Boston Children's Museum
308 Congress Street, Boston, MA 02210
Storytelling encourages creative writing and practice of written language. It also helps children learn how to write clear sentences and paragraphs that develop a central idea, and how to be thoughtful about the audience and purpose of written material. And because this activity requires teamwork, children will have to clearly describe their ideas and work to refine those ideas in order to synthesize their peers’ thoughts with their own in the final product.
Cut pieces of copy paper into quarters (5.5″ x 4.25″ rectangles) so that each student will have one piece.
Ask your students if they’ve ever made little “doodles” on paper. A “doodle” is a small design or drawing that people often make on a piece of paper while they are thinking about something or listening to something. Doodles aren’t meant to be really good, artistic drawings—they are simply quick little expressions. If any students have made doodles before, what are some of the things they usually draw?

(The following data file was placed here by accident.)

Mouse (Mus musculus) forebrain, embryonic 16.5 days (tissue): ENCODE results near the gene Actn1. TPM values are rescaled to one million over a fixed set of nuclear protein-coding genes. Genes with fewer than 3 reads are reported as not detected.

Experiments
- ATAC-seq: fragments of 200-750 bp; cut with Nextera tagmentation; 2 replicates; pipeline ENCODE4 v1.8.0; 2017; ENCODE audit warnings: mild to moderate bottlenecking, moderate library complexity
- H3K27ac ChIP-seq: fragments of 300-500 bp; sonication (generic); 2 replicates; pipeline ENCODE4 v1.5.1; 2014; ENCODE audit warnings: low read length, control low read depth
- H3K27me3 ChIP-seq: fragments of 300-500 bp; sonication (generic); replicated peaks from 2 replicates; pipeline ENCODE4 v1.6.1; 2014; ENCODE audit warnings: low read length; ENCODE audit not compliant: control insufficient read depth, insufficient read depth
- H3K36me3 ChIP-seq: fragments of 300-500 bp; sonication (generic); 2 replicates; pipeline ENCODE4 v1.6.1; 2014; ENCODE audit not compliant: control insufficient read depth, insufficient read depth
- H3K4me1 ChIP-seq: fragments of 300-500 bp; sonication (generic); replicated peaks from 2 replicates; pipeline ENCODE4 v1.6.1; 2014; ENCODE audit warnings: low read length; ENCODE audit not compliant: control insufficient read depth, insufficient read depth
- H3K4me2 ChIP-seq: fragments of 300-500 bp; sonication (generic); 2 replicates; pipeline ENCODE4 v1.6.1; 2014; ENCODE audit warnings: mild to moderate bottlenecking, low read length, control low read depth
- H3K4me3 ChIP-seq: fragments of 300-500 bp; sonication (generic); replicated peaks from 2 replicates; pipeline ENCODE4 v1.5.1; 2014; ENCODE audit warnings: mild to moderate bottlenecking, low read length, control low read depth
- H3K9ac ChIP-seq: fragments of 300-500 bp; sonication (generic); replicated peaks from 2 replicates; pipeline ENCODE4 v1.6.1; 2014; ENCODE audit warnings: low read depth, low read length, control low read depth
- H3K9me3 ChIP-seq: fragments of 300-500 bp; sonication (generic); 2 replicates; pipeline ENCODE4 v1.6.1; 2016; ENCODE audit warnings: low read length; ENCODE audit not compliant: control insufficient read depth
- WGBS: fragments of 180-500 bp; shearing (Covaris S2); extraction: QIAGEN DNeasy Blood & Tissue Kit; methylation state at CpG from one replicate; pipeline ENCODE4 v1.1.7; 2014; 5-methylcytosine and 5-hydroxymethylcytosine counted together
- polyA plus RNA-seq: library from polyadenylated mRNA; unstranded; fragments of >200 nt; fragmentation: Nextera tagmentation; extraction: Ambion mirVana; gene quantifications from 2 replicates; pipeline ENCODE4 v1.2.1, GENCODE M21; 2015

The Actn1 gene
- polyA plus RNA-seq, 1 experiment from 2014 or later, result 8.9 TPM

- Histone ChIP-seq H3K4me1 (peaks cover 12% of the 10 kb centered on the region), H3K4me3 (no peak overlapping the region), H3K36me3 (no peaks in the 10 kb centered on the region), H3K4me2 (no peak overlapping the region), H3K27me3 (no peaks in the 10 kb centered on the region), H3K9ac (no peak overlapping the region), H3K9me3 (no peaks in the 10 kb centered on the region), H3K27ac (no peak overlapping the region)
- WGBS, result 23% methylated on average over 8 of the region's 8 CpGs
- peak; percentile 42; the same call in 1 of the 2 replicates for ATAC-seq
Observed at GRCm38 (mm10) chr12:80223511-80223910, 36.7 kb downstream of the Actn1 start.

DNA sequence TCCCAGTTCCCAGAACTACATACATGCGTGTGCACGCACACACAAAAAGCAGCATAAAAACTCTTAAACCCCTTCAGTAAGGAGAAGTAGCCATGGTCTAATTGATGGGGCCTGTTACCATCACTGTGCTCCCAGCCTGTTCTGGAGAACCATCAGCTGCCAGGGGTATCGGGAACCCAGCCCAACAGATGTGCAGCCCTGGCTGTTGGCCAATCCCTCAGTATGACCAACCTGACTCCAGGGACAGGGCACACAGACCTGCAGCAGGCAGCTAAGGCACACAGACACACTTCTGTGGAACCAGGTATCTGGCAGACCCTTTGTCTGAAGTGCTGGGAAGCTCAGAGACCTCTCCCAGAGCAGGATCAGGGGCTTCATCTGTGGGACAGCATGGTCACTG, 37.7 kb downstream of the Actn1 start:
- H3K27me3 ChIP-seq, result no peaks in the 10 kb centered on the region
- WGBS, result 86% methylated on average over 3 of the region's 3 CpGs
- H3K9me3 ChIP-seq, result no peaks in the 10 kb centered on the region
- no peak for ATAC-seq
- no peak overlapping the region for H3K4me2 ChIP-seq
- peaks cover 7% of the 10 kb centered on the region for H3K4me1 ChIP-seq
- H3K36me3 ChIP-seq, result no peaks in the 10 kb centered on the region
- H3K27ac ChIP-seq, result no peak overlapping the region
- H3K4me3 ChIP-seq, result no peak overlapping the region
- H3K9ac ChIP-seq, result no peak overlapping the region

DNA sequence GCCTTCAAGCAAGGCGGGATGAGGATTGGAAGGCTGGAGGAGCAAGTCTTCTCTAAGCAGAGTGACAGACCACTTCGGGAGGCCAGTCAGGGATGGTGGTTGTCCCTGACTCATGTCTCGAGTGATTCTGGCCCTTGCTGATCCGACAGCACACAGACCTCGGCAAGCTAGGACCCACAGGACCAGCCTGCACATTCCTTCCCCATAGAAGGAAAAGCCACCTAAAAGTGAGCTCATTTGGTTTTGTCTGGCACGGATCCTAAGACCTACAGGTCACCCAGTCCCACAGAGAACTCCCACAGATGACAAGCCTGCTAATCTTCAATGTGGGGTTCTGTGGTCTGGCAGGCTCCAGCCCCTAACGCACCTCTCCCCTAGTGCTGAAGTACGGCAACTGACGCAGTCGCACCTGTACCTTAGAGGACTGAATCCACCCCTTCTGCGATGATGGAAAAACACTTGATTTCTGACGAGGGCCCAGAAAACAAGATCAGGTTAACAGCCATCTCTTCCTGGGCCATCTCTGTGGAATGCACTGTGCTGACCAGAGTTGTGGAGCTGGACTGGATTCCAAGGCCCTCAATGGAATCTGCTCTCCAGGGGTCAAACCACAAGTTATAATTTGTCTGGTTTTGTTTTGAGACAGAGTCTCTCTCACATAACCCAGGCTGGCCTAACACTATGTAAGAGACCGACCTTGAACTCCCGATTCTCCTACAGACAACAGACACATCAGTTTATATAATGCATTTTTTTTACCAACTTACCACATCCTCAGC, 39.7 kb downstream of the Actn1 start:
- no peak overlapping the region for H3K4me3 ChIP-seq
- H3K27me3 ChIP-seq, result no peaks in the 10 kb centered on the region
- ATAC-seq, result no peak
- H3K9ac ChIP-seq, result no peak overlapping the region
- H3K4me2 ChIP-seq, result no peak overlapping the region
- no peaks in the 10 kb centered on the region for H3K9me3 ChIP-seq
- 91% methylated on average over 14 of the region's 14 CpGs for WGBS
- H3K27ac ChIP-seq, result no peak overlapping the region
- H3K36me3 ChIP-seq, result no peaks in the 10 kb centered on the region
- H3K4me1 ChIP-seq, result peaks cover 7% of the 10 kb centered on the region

Can you write a story about the doodles you see?
After 5–10 minutes, ask teams to stop working, and gather everyone together to talk about their process so far. What has been hard about creating their story? What has been easy? Do any teams have suggestions for the others about how to work well together or how to use the characters from the doodles?
Have teams return to their stories to complete them. When the stories are done, you have many options. You could have teams read the stories to each other, you could challenge them to act out their stories and/or you could have them illustrate the stories and post them or pass them around to each other.